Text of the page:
The transfer of monetary policy to the supranational level has substantially changed the European central banking framework and confronted the NCBs with their new role as members of the Eurosystem. This membership has affected the governance structures of NCBs, with the emphasis on Governors and their independence. Most of the changes relate to the fulfilment of tasks of the Eurosystem and the level of independence needed by the NCBs to carry out these tasks. On the basis of the Statute for the central bank of Estonia, amendments are proposed reflecting best practices for central bank tasks, independence and accountability.
In the wake of the Eurozone crisis and Brexit the European Union faces difficult questions about its future. In this debate, the law has a central role to play. But what exactly is EU law about? And why do its Member States respect the commitments they made when they signed the treaties so much more effectively than other treaty-based regimes?
This book presents an outline of the emerging multi-level system of contract law in Europe and discusses the law of contract at national, European, and international levels but in an integrated, horizontal fashion. At the national level the focus is mainly, but not exclusively, on English, French and German law, while at the European level both the acquis communautaire and Common Frame of Reference are carefully analysed. At the international level the author concentrates on the Vienna Sales Convention (CISG) as the central instrument and special attention is paid to the dynamic of the Europeanisation process throughout. The main horizontal issues addressed in the book include: formation, validity, standard terms, interpretation and contents, contract and third parties, supervening events, and non performance and remedies. The book is not limited to a mere discussion of the ‘black letter law’; instead, subjects are placed, where relevant, in the light of the theoretical insights gained from contract theory, and economic and political analysis.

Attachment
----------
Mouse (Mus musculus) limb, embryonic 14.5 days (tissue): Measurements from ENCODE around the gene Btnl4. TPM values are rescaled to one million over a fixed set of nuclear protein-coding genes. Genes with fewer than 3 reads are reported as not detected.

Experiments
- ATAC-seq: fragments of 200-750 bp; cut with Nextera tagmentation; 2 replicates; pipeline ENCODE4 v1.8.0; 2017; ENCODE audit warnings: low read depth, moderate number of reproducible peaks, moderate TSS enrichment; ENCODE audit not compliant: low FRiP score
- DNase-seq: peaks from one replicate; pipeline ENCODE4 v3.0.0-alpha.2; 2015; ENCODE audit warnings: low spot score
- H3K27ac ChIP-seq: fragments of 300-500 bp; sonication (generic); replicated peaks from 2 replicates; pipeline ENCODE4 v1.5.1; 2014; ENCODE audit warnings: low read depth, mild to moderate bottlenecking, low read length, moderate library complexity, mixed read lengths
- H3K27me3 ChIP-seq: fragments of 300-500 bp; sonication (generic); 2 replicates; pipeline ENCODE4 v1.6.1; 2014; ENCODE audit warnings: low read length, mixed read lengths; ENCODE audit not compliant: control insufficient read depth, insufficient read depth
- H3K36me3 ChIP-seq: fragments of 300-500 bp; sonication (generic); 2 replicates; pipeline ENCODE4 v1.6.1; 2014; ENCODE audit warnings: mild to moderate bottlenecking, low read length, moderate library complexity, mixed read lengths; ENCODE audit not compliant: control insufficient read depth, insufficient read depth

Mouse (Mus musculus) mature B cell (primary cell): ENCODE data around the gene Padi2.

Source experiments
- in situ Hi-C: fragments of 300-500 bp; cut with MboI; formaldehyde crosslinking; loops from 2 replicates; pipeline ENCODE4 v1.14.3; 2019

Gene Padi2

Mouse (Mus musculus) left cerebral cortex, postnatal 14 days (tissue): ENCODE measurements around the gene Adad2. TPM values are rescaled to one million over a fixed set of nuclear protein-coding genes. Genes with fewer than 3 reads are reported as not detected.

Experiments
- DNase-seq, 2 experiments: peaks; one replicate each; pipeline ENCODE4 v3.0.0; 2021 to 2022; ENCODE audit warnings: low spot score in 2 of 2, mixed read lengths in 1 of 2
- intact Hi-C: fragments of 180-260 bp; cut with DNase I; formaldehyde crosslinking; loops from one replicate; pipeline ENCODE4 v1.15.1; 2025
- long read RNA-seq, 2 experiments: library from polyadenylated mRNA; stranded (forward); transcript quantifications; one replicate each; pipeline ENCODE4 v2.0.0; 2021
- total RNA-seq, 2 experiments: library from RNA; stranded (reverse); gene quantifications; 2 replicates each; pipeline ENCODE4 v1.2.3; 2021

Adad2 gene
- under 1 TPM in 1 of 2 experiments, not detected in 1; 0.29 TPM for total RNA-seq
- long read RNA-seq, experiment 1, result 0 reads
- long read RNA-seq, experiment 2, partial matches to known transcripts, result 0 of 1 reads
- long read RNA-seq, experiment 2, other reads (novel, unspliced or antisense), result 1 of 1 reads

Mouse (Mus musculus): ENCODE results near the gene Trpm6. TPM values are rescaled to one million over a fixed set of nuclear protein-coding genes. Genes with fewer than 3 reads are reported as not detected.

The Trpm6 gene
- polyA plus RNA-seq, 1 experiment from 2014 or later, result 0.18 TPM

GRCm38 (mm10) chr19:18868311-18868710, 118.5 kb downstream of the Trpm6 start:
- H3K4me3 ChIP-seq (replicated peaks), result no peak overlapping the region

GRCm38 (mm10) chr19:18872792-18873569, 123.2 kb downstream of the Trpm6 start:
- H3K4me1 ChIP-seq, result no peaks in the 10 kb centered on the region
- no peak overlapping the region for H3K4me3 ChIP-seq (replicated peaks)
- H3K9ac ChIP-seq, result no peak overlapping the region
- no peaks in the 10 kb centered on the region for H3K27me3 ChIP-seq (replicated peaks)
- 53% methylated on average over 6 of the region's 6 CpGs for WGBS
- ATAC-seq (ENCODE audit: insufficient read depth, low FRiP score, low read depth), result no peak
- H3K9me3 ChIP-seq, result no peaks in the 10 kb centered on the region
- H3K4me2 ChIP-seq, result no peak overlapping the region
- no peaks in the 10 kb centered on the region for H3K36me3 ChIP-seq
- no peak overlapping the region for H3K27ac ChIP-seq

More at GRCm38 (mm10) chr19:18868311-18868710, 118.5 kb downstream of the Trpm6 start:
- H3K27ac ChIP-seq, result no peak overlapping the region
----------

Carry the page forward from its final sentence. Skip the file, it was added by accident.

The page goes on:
Academic attention has,in recent years, increasingly focused upon the Europeanization of national legal orders. The interaction of domestic and supranational standards, while often presented as problematic, enables national courts to use European law as a reference point against which to develop domestic principle and practice. The effects of such borrowing can be far-reaching. Courts may assume an enhanced institutional role relative to other branches of the State and individuals may benefit from the introduction of new remedies and principles of judicial review. This book examines the dynamics of the process whereby UK courts borrow principle and practice from European law. It argues that recent internal developments in UK law, notably the passage of the Human Rights Act, present new possibilities for legal integration. Although UK courts have already demonstrated a willingness to use European law creatively, the book suggests that integration has been unduly constrained by the previously unincorporated status of the ECHR and by the courts’ justification for the reception of EU law. Focusing in particular on the principles of administrative law applied by courts in judicial review proceedings, the book highlights how the emergence of new principles of review has been frustrated by the courts’ inability to view EU law and the ECHR as part of an interlocking whole. The book’s central argument, therefore, is that the Human Rights Act, coupled with the more general programme of constitutional reform introduced by New Labour, now offers the courts the opportunity to reassess the nature of the interactive relationship that domestic law has with European law. UK Public Law and European Law: The Dynamics of Legal Integration will be of interest to public lawyers, European lawyers and political scientists alike. It offers a comprehensive overview of existing jurisprudence dealing with the reception of European law into the domestic order. More significantly, it places that jurisprudence within the wider context of legal and political change ongoing within and without the United Kingdom.
This essay is an attempt to analyze the precedent law of the European Court of Human Rights. The essay analyzes the precedent law as a theory and its models giving examples on national legal systems. The precedent law of the European Court of Human Rights is one of the complicated issues, because there is not general theoretical view on it. The precedent law of the Court is developing and gains new features. The Court uses its previous consequences in previous decisions on a subsequent case as a precedent norm. The Court creates a case law system that influences legal reforms in national legal order. The aim of the essay is also to analyze modern views on precedent law of the Court and on its influences into national legal systems analyzing example of Azerbaijan Republic by using the analyzing model of methodology for research aims.